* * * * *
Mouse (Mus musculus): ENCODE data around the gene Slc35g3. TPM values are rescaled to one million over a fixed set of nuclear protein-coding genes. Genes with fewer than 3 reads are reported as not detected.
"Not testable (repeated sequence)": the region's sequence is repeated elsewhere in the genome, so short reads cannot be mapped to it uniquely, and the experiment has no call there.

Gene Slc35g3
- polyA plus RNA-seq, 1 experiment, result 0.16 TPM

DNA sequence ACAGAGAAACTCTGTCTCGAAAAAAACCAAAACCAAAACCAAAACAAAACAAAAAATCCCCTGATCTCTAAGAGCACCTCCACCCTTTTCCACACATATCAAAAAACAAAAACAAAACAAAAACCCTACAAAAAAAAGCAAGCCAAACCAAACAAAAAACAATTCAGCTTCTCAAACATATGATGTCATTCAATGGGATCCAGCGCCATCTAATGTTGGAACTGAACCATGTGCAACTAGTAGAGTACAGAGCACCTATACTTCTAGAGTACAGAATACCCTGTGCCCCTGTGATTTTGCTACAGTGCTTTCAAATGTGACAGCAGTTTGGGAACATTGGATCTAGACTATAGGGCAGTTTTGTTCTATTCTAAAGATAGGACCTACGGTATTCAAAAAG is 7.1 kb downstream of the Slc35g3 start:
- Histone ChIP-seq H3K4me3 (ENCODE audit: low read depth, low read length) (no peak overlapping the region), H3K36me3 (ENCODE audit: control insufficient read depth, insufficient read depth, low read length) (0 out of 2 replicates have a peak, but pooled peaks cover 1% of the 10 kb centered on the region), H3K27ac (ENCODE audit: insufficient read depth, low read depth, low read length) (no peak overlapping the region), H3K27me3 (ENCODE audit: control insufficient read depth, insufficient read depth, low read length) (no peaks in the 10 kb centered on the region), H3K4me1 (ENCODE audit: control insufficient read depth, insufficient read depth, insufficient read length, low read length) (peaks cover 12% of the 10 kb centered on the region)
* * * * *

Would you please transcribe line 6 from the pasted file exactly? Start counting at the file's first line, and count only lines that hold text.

- Histone ChIP-seq H3K4me3 (ENCODE audit: low read depth, low read length) (no peak overlapping the region), H3K36me3 (ENCODE audit: control insufficient read depth, insufficient read depth, low read length) (0 out of 2 replicates have a peak, but pooled peaks cover 1% of the 10 kb centered on the region), H3K27ac (ENCODE audit: insufficient read depth, low read depth, low read length) (no peak overlapping the region), H3K27me3 (ENCODE audit: control insufficient read depth, insufficient read depth, low read length) (no peaks in the 10 kb centered on the region), H3K4me1 (ENCODE audit: control insufficient read depth, insufficient read depth, insufficient read length, low read length) (peaks cover 12% of the 10 kb centered on the region)